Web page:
Pete Wylie: British Music Experience, Liverpool


‘The Pete Wylie Show’ comes to the British Music Experience in Liverpool and Getintothis’ Jane Davies believes the hype.

Tonight we were promised a “wild show” and “magic for our eyes” and even “not just yer average gig.” So – did it live up to the hype?

Sporting a sailor’s cap with The Greatest emblazoned upon it, Pete Wylie told us that we weren’t here to see a gig because there was no band.  We were here to see a show.  And what a jolly good show it was too, in places more like a two hour improvised stand up comedy slot with musical intermissions and many of the forthcoming ‘Memwahs’.

He complained that the audience were not as vocal in their welcome as the Glasgow audience.  Someone suggested we were more civilised. “Civilised” he quipped, “go to an Echo and the Bunnymen gig!”.

Pete made a sell out home gig seem even more homely with a front room style stage sporting some intriguing curios: two ironing boards holding the keyboards, Elvis curtains, a ‘Wah Sing Chinese Community Centre’ neon sign, his original leather bikers jacket, two full size cut outs of Elvira a pillow case with Elvis slept here on it and a plastic lobster sporting a garter and a pair of socks. Perhaps the British Music Experience should commission an exhibition case full of Pete Wylie memorabilia?

From the off we were reminded that 2019 was the 40th anniversary of the release of the first Wah! single and that there would be more gigs in the pipeline and some reissues.

Pete made clear his disillusionment with the music industry of today and joked that this could be his farewell tour, but the audience didn’t seem to believe him. He is still in fine voice and has plenty more to say musically. He thanked everyone, “the pledgelings” who had bought his latest album, Pete Sounds on Pledge and told everyone else to “fuck off”!

Alongside the joking and music, we were treated to a fashion show. A pair of red shiny trousers worn at his Eric’s debut performance, supporting Sham 69 and a paisley shirt he claimed was his mothers were held aloft. Sadly he was no longer able to wear these items as originally intended, instead using them as neck ties.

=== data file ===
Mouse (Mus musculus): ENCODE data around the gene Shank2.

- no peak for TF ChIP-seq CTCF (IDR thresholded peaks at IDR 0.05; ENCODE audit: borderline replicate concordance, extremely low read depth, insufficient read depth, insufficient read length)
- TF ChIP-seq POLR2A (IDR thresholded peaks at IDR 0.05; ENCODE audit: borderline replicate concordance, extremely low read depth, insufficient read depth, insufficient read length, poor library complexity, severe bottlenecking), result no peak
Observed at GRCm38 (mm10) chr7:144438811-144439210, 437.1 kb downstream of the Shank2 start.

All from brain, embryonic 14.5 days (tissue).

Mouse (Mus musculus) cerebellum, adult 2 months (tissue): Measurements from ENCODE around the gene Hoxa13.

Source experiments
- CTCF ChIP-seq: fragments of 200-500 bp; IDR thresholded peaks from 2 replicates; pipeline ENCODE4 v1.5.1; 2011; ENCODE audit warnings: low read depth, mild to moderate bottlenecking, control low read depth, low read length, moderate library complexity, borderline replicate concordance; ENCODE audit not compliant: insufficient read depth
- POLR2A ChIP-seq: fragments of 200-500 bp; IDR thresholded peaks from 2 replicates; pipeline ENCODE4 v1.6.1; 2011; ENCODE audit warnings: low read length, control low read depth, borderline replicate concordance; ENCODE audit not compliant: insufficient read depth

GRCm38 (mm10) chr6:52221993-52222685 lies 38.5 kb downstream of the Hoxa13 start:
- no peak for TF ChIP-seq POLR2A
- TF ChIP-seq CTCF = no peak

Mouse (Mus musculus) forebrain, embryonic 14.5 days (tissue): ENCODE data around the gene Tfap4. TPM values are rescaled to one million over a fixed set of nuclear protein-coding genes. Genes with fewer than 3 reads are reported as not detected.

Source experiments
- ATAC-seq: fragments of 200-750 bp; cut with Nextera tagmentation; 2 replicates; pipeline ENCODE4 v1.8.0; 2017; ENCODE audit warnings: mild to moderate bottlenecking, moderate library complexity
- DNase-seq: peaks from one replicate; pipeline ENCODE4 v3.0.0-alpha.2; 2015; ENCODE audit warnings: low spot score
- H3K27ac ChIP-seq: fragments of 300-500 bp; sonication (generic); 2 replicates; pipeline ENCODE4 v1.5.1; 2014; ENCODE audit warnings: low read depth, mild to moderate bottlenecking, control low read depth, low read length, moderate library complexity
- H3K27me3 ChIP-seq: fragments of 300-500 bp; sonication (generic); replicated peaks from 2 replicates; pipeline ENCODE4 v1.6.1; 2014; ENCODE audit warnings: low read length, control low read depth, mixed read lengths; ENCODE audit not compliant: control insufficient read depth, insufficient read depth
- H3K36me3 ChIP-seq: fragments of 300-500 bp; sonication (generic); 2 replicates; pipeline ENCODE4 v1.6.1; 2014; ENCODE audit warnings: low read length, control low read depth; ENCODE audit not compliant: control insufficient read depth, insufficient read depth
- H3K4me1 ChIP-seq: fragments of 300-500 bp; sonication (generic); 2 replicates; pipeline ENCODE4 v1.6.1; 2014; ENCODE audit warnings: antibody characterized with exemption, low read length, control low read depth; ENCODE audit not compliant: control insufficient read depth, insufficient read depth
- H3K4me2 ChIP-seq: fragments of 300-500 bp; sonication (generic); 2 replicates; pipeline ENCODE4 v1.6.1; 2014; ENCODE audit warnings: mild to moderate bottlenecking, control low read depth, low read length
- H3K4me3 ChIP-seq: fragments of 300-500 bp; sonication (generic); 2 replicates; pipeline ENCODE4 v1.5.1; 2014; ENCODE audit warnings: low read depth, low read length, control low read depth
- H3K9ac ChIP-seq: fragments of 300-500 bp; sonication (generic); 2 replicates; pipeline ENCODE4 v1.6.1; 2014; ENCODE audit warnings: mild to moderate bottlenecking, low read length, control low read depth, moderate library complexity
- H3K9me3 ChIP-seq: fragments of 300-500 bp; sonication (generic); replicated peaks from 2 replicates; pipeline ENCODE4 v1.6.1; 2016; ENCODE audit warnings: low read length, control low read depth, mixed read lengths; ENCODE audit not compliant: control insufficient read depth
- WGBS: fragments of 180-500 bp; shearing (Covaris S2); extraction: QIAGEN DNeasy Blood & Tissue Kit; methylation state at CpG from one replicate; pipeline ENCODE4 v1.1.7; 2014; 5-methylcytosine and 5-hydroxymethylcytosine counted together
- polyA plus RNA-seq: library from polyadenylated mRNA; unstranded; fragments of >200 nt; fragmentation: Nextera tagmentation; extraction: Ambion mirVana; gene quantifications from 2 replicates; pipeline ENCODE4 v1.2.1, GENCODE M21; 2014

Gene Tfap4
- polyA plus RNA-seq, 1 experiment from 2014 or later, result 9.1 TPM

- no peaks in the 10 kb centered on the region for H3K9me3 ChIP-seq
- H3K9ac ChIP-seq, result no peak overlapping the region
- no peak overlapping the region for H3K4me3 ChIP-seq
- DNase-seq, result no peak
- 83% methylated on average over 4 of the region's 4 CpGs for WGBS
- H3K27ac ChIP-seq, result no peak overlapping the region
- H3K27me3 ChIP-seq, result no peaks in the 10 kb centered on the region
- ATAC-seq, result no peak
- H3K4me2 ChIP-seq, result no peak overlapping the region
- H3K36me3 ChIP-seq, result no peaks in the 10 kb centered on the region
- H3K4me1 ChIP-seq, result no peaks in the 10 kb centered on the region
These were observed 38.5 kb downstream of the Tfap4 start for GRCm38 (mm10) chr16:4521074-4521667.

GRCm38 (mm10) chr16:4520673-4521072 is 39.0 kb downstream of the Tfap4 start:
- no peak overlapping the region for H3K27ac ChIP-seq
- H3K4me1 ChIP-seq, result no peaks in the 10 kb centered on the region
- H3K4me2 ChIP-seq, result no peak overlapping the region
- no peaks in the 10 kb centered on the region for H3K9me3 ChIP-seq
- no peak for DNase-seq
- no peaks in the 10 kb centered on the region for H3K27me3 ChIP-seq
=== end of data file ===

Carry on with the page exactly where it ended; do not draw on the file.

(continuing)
A carefully curated set list navigated us from the early days with 4, 11, 44 through to more recent offerings such as Make Your Mind Up from the Pete Sounds album.

Pete’s voice is non too shabby and he has plenty more to say musically.  Now describing himself as “More Van Morrison than Jim Morrison” he is the proud owner of a bus pass.  He has now “Lived longer than Jesus and Elvis who he observed never got their bus passes.  He quipped “Sounds like a good song for Nick Cave that, Jesus with a bus pass, a song for lazy Goths” and proceeded to do an impersonation of Nick Cave singing.

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Full of humility, passion for life and love for his home city, Pete has the ability to write about sad topics and make them sound upbeat.  Hey ho it’s a beautiful day isabout a funeral was dedicated to the late Josie Jones and everyone suffering loss.

Also never a stranger to political themes, his back catalogue has addressed unemployment in the 1980s, migration of the unemployed, the death of Thatcher, Hillsborough, American Civil rights. Sinful lead us into a generous thirty minute interval for reflection and liquid sustenance.

Opening the second set with accompanying vocals from daughter Mersey who joined him on stage, Pete came back with Come Back and then his first comeback single  in 20 years, People the rise of Dunning Krugar, a song with a retro style akin to the Beach Boys and once again a swipe at the political powers that be.

Earlier on in the gig Wylie had stopped any discussion on Brexit asking anyone who agrees with it to “Kiss my arse, cause it’s big enough!”

Seven Minutes to Midnight was dedicated to John Peel, a long time advocate of Wylie’s work and You Can’t Put Your Arms Around a Memory saw the audience in reflective mood before Heart as Big as Liverpool was introduced and dedicated to the 96 and the Justice Campaign.

We were reminded of the ongoing prosecution case which Pete advised us could not be spoken publicly about for legal reasons just as someone shouted “Guilty!” A mass sing along ensued and was the stand out song of the set.

Introducing The Story of the Blues, Pete lamented that things have not changed significantly for the better in all this time and had in some respects gone in reverse for places like Walton, Kirkdale and Toxteth. He urged us all to carry on the fight for the city for the love of the city.

With “respect to the venue staff” the show finished before the 11 pm curfew with I Still Believe in Rock n Roll.

As the clock lurched towards 11 bells, Pete was still to be seen inside the foyer, reminiscing with old friends and joking with fans.

Liverpool still believes in rock and roll and still believes in Pete Wylie.

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